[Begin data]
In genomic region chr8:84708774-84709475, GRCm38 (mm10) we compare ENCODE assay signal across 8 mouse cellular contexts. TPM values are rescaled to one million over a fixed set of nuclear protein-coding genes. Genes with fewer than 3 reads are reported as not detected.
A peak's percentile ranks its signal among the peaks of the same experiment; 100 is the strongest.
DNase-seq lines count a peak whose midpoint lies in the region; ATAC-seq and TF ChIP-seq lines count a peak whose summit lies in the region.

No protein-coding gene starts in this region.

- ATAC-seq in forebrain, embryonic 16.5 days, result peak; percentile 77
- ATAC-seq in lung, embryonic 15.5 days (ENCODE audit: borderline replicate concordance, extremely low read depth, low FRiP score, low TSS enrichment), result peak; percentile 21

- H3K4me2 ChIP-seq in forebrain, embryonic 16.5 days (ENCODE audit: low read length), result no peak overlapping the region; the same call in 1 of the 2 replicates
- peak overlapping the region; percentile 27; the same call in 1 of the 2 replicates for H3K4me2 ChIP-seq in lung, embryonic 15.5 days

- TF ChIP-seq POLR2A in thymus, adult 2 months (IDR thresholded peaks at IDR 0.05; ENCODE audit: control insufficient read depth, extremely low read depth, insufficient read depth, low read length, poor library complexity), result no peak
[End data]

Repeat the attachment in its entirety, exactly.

In genomic region chr8:84708774-84709475, GRCm38 (mm10) we compare ENCODE assay signal across 8 mouse cellular contexts. TPM values are rescaled to one million over a fixed set of nuclear protein-coding genes. Genes with fewer than 3 reads are reported as not detected.
A peak's percentile ranks its signal among the peaks of the same experiment; 100 is the strongest.
DNase-seq lines count a peak whose midpoint lies in the region; ATAC-seq and TF ChIP-seq lines count a peak whose summit lies in the region.

No protein-coding gene starts in this region.

- ATAC-seq in forebrain, embryonic 16.5 days, result peak; percentile 77
- ATAC-seq in lung, embryonic 15.5 days (ENCODE audit: borderline replicate concordance, extremely low read depth, low FRiP score, low TSS enrichment), result peak; percentile 21

- H3K4me2 ChIP-seq in forebrain, embryonic 16.5 days (ENCODE audit: low read length), result no peak overlapping the region; the same call in 1 of the 2 replicates
- peak overlapping the region; percentile 27; the same call in 1 of the 2 replicates for H3K4me2 ChIP-seq in lung, embryonic 15.5 days

- TF ChIP-seq POLR2A in thymus, adult 2 months (IDR thresholded peaks at IDR 0.05; ENCODE audit: control insufficient read depth, extremely low read depth, insufficient read depth, low read length, poor library complexity), result no peak